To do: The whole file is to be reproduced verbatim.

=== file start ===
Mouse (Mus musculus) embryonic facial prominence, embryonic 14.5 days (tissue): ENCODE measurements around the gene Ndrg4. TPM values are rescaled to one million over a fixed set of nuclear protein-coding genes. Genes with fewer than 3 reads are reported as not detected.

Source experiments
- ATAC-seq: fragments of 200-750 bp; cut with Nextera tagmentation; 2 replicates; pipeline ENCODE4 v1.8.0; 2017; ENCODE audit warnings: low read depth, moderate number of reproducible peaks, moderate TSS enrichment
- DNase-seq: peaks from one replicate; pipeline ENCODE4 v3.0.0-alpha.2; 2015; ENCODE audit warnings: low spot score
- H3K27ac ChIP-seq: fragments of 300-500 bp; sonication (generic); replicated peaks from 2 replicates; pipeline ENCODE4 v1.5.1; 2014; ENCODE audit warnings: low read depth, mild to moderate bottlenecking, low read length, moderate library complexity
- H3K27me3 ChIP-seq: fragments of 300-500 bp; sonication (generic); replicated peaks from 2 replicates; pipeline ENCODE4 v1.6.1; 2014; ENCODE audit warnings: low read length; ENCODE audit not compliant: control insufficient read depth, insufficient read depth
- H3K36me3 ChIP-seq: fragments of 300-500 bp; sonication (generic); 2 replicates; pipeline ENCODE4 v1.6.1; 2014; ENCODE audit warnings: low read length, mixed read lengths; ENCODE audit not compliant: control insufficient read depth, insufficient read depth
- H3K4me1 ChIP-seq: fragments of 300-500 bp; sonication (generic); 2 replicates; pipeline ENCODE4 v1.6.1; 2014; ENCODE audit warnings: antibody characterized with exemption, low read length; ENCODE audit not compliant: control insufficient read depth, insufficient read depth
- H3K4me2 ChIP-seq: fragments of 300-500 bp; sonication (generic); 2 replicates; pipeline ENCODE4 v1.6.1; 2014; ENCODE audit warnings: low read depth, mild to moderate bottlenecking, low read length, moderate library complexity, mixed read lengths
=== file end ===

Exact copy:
Mouse (Mus musculus) embryonic facial prominence, embryonic 14.5 days (tissue): ENCODE measurements around the gene Ndrg4. TPM values are rescaled to one million over a fixed set of nuclear protein-coding genes. Genes with fewer than 3 reads are reported as not detected.

Source experiments
- ATAC-seq: fragments of 200-750 bp; cut with Nextera tagmentation; 2 replicates; pipeline ENCODE4 v1.8.0; 2017; ENCODE audit warnings: low read depth, moderate number of reproducible peaks, moderate TSS enrichment
- DNase-seq: peaks from one replicate; pipeline ENCODE4 v3.0.0-alpha.2; 2015; ENCODE audit warnings: low spot score
- H3K27ac ChIP-seq: fragments of 300-500 bp; sonication (generic); replicated peaks from 2 replicates; pipeline ENCODE4 v1.5.1; 2014; ENCODE audit warnings: low read depth, mild to moderate bottlenecking, low read length, moderate library complexity
- H3K27me3 ChIP-seq: fragments of 300-500 bp; sonication (generic); replicated peaks from 2 replicates; pipeline ENCODE4 v1.6.1; 2014; ENCODE audit warnings: low read length; ENCODE audit not compliant: control insufficient read depth, insufficient read depth
- H3K36me3 ChIP-seq: fragments of 300-500 bp; sonication (generic); 2 replicates; pipeline ENCODE4 v1.6.1; 2014; ENCODE audit warnings: low read length, mixed read lengths; ENCODE audit not compliant: control insufficient read depth, insufficient read depth
- H3K4me1 ChIP-seq: fragments of 300-500 bp; sonication (generic); 2 replicates; pipeline ENCODE4 v1.6.1; 2014; ENCODE audit warnings: antibody characterized with exemption, low read length; ENCODE audit not compliant: control insufficient read depth, insufficient read depth
- H3K4me2 ChIP-seq: fragments of 300-500 bp; sonication (generic); 2 replicates; pipeline ENCODE4 v1.6.1; 2014; ENCODE audit warnings: low read depth, mild to moderate bottlenecking, low read length, moderate library complexity, mixed read lengths